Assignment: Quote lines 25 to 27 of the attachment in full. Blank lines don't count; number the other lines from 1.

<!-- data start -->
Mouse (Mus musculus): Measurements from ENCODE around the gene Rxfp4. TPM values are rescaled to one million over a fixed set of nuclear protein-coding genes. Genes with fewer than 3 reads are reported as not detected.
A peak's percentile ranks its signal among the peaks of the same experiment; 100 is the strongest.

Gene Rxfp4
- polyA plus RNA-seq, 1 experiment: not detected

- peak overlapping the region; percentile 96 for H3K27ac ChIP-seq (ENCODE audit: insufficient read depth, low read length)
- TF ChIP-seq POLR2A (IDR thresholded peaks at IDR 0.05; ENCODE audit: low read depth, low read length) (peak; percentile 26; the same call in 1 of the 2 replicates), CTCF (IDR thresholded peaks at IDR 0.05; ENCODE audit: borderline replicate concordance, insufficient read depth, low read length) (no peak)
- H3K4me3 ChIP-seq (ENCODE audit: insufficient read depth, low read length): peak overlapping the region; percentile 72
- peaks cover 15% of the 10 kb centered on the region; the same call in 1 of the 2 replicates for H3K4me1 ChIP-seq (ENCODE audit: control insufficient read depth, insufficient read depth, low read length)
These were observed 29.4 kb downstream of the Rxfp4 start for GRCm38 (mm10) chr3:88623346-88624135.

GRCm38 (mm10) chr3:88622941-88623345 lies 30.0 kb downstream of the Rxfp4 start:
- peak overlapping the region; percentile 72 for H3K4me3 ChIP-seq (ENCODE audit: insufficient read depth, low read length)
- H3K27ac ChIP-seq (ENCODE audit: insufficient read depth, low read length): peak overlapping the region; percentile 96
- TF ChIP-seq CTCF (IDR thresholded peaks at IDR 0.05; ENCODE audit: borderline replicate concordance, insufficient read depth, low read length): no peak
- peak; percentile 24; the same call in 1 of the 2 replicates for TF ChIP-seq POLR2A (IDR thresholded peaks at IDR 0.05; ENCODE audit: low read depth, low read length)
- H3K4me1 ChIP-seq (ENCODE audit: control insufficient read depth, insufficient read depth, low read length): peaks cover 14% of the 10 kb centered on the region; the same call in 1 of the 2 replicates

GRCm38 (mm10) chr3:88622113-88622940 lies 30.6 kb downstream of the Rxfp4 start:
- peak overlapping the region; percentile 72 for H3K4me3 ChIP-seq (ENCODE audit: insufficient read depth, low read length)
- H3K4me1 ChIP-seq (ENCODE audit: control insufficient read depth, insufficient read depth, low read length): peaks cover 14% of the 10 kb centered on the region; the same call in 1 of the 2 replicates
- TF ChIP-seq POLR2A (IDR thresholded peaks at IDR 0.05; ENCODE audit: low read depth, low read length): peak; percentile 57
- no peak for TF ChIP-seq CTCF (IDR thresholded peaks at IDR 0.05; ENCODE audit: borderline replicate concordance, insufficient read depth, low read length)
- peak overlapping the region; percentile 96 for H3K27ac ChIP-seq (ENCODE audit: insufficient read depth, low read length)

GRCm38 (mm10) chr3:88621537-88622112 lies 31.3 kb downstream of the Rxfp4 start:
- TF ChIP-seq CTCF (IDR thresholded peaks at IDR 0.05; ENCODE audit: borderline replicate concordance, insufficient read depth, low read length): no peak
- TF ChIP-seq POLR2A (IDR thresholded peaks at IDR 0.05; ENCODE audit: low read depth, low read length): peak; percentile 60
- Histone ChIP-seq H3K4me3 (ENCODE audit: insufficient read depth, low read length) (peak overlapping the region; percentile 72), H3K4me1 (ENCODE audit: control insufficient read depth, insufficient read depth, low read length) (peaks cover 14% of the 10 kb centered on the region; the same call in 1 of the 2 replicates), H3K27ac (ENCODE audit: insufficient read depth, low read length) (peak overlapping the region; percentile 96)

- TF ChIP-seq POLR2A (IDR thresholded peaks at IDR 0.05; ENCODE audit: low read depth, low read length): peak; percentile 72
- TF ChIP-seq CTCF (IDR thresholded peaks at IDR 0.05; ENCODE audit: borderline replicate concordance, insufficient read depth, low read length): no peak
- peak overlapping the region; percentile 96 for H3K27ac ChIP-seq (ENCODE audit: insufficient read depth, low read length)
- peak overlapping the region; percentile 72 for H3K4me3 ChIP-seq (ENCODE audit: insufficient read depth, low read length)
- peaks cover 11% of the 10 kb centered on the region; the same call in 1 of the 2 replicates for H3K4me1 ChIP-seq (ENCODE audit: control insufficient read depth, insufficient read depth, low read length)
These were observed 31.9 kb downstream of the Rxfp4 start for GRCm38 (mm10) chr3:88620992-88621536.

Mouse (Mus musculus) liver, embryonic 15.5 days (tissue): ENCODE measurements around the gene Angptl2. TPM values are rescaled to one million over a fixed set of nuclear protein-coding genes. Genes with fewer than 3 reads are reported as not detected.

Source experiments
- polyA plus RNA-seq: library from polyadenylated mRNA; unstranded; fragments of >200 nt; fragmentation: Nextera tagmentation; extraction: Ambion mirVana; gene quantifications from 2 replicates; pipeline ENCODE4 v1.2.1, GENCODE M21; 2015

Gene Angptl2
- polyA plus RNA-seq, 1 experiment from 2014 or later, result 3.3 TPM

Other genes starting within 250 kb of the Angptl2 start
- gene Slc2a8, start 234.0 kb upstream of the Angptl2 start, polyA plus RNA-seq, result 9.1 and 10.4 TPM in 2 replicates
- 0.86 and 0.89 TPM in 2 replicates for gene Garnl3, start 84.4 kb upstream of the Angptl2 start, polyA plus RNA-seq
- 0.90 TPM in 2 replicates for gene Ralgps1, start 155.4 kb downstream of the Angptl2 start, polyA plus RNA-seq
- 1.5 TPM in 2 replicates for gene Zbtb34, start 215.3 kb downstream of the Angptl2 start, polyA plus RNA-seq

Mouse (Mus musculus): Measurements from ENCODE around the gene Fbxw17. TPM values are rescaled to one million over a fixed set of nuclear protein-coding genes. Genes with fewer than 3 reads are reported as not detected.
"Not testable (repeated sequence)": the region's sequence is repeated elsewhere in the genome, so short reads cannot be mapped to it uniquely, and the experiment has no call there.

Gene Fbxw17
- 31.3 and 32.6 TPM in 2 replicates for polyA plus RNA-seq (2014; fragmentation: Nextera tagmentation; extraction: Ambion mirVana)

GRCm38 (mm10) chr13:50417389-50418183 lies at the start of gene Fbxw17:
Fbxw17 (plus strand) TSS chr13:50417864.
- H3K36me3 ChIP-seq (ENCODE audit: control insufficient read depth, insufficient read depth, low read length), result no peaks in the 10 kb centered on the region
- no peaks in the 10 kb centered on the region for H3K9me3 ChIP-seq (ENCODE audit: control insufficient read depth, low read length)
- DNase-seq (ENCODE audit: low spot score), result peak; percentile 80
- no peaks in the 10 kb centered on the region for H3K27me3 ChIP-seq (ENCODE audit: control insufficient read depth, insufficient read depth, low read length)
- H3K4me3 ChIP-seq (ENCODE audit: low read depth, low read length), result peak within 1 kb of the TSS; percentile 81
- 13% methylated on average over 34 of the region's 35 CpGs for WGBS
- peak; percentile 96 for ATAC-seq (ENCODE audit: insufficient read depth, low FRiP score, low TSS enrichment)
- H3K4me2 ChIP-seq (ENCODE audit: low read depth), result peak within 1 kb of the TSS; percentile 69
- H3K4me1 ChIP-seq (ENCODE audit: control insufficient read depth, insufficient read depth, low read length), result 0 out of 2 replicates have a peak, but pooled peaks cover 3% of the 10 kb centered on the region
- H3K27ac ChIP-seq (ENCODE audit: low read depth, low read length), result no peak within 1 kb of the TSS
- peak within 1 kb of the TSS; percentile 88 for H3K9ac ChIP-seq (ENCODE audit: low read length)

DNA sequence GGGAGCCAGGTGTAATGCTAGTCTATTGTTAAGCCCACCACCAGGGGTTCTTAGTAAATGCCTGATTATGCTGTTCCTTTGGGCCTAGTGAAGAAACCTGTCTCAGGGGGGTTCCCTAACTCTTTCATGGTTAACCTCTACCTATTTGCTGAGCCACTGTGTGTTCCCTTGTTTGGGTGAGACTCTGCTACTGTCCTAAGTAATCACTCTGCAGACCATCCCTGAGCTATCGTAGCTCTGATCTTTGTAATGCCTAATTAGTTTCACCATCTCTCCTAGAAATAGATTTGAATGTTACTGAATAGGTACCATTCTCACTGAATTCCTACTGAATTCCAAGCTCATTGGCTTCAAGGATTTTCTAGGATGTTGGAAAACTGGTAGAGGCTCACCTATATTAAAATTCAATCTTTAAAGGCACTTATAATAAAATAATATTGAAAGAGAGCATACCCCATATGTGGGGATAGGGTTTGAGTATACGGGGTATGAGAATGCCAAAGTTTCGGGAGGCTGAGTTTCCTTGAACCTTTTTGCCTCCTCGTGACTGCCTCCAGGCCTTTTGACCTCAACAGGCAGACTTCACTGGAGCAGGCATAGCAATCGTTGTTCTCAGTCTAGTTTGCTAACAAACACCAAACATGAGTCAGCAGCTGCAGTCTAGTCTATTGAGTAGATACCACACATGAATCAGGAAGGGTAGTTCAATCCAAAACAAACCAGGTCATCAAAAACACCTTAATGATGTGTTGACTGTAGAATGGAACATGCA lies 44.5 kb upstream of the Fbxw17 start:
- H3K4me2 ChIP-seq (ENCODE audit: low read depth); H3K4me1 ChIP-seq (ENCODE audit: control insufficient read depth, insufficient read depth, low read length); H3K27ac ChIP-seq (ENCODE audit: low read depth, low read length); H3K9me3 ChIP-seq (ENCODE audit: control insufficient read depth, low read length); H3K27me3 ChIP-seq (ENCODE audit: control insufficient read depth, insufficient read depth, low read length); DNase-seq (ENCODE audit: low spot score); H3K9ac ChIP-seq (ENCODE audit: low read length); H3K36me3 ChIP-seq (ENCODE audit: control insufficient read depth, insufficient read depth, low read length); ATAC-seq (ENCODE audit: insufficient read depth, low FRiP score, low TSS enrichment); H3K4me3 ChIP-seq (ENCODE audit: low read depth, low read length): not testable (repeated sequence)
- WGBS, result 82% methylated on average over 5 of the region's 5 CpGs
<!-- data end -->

- Histone ChIP-seq H3K4me3 (ENCODE audit: insufficient read depth, low read length) (peak overlapping the region; percentile 72), H3K4me1 (ENCODE audit: control insufficient read depth, insufficient read depth, low read length) (peaks cover 14% of the 10 kb centered on the region; the same call in 1 of the 2 replicates), H3K27ac (ENCODE audit: insufficient read depth, low read length) (peak overlapping the region; percentile 96)

- TF ChIP-seq POLR2A (IDR thresholded peaks at IDR 0.05; ENCODE audit: low read depth, low read length): peak; percentile 72
- TF ChIP-seq CTCF (IDR thresholded peaks at IDR 0.05; ENCODE audit: borderline replicate concordance, insufficient read depth, low read length): no peak